EFF Launches DRM-Bashing “Catalog of Missing Devices” With Devices That Aren’t Technically Missing

EFF Launches DRM-Bashing "Catalog of Missing Devices" With Devices That Aren't Technically Missing DeBunking

With the best of intentions, the Electronic Frontier Foundation has launched a new section of its website that is intended to highlight services and software features that consumers are denied because of DRM.

There’s a whole catalog of devices that are missing from our world. Things we’d pay money for — things you could earn money with — don’t exist thanks to the chilling effects of an obscure copyright law: Section 1201 of the Digital Millennium Copyright Act (DMCA 1201). That law makes selling a device that bypasses access controls on copyrighted works illegal, with criminal penalties of 5 years in prison (for a first offense!), and potential civil penalties in the millions.

It’s hard to notice what isn’t there. We’re aiming to fix that, with this work of “design fiction” — a collection of devices, services, products, and tools. These things could have been, and should have been, but never were.

This is a good idea, but unfortunately the EFF didn't fact check the entries before they published their Catalog of Missing Devices.

In the space of about 20 minutes I found two questionable claimes relating to ereaders.

For starters, the EFF claims that you can't install fonts on an ereader. As anyone who owns a Kobo, Pocketbook, or Onyx ereader can tell you, that just isn't true. You can add a font to a Kobo ereader by simply copying the font files over to the device (I even posted instructions - it's that simple).

Another section of the Catalog of Missing Devices insists that ereaders don't have text to speech. Considering that you can buy Kindle, Pocketbook, and Onyx ereaders with this feature, clearly that is not the case.

To be clear, the Kindle has more of an accessibility feature than TTS, but that doesn't change the fact this feature is currently available on ereaders you can buy right now - it is not "missing".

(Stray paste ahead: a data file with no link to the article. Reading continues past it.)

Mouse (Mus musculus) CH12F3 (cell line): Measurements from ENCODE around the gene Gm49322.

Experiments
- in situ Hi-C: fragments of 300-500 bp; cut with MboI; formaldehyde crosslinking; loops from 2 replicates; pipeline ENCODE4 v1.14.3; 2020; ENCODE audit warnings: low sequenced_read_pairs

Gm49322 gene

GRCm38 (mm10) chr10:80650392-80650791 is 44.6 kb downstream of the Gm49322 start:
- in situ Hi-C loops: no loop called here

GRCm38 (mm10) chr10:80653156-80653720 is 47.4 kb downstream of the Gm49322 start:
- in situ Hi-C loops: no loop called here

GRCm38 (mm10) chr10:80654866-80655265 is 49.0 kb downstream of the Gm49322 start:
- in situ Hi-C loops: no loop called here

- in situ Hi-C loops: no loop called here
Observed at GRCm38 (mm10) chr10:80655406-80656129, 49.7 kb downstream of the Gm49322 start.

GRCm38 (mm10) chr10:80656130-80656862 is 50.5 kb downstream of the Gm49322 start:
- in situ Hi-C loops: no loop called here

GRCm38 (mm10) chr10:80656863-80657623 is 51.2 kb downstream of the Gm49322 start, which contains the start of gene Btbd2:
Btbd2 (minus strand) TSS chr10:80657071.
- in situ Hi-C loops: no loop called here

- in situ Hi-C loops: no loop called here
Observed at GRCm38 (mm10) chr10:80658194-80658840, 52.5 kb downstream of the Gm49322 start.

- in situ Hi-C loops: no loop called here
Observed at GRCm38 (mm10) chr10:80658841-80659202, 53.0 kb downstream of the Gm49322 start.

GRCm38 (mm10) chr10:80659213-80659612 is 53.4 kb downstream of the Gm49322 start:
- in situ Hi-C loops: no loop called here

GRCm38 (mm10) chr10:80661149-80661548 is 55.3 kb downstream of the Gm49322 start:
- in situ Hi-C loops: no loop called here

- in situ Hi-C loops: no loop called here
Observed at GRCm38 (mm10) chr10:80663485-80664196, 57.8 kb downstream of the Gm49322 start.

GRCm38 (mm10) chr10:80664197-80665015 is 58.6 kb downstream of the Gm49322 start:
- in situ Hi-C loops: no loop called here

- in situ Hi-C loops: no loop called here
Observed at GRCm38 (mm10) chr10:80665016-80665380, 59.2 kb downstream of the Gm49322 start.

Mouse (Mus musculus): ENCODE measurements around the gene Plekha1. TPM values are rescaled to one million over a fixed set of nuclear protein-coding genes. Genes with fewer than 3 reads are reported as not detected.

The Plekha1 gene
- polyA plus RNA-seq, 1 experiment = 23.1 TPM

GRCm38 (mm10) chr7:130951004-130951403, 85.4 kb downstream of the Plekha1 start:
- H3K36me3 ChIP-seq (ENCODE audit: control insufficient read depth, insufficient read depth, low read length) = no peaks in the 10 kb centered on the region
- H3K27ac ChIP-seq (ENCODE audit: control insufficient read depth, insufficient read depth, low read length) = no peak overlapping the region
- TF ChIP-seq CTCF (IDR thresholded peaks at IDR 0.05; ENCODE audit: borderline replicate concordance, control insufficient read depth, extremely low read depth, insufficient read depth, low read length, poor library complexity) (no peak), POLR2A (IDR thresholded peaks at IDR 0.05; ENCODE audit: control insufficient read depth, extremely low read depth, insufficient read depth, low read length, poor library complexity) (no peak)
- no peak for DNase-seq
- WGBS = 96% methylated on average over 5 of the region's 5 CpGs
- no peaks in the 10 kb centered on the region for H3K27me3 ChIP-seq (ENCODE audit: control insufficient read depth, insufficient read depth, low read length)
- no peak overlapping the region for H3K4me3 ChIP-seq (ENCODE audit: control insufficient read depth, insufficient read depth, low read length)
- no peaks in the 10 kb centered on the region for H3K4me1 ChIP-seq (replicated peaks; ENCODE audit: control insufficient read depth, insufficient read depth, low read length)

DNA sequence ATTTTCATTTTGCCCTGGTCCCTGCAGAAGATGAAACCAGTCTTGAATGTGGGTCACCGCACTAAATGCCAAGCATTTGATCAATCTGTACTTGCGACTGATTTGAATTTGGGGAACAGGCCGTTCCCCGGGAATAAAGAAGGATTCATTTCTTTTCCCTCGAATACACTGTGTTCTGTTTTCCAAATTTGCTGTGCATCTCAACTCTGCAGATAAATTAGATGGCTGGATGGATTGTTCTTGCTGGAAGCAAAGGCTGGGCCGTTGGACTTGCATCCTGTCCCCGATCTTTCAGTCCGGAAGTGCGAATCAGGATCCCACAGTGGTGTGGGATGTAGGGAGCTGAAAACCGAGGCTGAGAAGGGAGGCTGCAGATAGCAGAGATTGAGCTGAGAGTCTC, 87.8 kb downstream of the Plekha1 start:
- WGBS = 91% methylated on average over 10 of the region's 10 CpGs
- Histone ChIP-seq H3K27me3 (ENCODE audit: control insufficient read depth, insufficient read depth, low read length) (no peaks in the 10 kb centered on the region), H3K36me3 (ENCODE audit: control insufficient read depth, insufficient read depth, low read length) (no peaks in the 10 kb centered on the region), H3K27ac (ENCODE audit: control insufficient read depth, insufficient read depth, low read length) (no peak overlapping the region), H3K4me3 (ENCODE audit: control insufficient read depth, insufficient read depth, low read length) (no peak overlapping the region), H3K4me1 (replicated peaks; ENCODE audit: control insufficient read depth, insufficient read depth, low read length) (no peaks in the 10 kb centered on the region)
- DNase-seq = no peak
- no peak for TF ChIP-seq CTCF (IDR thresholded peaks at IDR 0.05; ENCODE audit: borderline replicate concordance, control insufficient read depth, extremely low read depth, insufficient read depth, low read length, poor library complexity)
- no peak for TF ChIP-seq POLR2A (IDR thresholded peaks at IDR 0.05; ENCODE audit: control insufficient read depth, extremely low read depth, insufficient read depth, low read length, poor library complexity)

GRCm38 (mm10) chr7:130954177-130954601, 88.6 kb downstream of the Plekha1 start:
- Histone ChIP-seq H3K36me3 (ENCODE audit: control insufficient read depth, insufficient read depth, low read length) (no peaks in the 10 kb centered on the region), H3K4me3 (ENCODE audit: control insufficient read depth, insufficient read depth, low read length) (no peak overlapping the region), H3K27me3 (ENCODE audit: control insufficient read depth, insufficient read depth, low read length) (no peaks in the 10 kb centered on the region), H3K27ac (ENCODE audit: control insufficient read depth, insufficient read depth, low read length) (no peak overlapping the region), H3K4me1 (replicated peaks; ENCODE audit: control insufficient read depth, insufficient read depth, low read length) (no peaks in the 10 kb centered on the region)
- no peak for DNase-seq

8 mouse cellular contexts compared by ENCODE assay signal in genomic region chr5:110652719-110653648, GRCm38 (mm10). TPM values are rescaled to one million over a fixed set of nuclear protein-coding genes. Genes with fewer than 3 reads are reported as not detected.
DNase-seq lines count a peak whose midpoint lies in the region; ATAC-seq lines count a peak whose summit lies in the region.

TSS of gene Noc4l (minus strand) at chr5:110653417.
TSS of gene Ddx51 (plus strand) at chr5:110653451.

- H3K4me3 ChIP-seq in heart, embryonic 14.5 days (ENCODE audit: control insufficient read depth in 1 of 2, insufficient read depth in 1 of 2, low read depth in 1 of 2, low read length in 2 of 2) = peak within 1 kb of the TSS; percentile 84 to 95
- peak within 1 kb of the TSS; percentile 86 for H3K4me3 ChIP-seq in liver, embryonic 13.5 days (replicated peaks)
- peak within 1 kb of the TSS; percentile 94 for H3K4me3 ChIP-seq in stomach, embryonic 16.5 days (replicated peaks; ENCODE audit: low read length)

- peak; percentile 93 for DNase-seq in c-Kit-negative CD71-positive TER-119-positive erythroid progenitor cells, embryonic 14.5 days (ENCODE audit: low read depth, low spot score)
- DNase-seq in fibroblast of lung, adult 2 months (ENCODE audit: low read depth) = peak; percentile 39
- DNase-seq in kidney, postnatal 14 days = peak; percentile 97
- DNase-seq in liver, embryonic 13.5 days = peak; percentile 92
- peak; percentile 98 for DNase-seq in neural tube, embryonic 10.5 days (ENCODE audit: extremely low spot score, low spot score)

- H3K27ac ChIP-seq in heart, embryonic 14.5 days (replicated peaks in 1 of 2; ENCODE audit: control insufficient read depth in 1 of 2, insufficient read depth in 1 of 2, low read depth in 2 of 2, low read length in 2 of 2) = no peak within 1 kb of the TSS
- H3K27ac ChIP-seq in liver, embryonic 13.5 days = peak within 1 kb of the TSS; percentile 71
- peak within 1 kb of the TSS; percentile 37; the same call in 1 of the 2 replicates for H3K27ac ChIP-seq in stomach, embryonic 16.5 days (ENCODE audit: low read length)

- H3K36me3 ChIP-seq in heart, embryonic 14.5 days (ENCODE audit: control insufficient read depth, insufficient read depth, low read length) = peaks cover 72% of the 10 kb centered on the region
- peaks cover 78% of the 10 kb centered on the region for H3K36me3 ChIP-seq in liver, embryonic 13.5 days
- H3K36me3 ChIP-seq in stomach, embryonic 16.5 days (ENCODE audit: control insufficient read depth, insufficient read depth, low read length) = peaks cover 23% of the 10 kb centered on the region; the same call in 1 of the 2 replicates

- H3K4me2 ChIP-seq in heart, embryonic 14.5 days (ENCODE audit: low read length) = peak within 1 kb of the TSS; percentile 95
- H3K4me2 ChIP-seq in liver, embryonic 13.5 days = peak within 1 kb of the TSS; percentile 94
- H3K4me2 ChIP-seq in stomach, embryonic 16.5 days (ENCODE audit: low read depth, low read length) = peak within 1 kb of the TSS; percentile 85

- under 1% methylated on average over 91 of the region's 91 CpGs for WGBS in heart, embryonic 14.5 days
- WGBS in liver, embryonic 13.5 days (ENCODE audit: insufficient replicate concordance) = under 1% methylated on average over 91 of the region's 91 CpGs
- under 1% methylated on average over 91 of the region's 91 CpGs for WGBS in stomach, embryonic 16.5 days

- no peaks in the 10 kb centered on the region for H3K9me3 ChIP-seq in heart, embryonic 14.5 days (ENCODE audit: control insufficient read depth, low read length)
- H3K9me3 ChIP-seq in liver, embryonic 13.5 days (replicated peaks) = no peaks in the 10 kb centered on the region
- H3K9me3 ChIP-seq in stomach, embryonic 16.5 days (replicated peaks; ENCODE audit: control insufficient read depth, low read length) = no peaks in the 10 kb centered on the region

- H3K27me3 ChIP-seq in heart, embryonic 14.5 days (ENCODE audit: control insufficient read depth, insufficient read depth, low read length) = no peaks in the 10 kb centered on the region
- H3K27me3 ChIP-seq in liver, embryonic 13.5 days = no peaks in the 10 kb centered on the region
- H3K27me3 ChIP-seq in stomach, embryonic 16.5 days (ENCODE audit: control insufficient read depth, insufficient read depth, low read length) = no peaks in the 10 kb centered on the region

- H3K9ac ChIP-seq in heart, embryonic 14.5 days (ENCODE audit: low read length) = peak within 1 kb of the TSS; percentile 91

The EFF is really stretching the definition of "missing" when they point to one device maker that doesn't support a feature and use that as the basis for their argument about DRM. It is like using a car that runs on unleaded gasoline to claim that car makers won't let you use diesel when in reality there are multiple vendors on the market, including some that make cars that run on diesel.

On the other hand, I doubt there are any laws making it illegal to mod that aforementioned car to run on diesel, but there are laws keeping you from installing a font on your Kindle.

So yes, I can see the point; however, these still aren't "missing devices".

About Nate Hoffelder (11239 Articles)
Nate Hoffelder is the founder and editor of The Digital Reader:"I've been into reading ebooks since forever, but I only got my first ereader in July 2007. Everything quickly spiraled out of control from there. Before I started this blog in January 2010 I covered ebooks, ebook readers, and digital publishing for about 2 years as a part of MobileRead Forums. It's a great community, and being a member is a joy. But I thought I could make something out of how I covered the news for MobileRead, so I started this blog."

1 Comment on EFF Launches DRM-Bashing “Catalog of Missing Devices” With Devices That Aren’t Technically Missing

  1. Just wondering, is the lack of options to update the security and install most apps on the original iPad due to DRM or due to Apple just extending their middle finger to the suckers who purchased those iPads? And by the way, those options were discontinued shortly after the original release.

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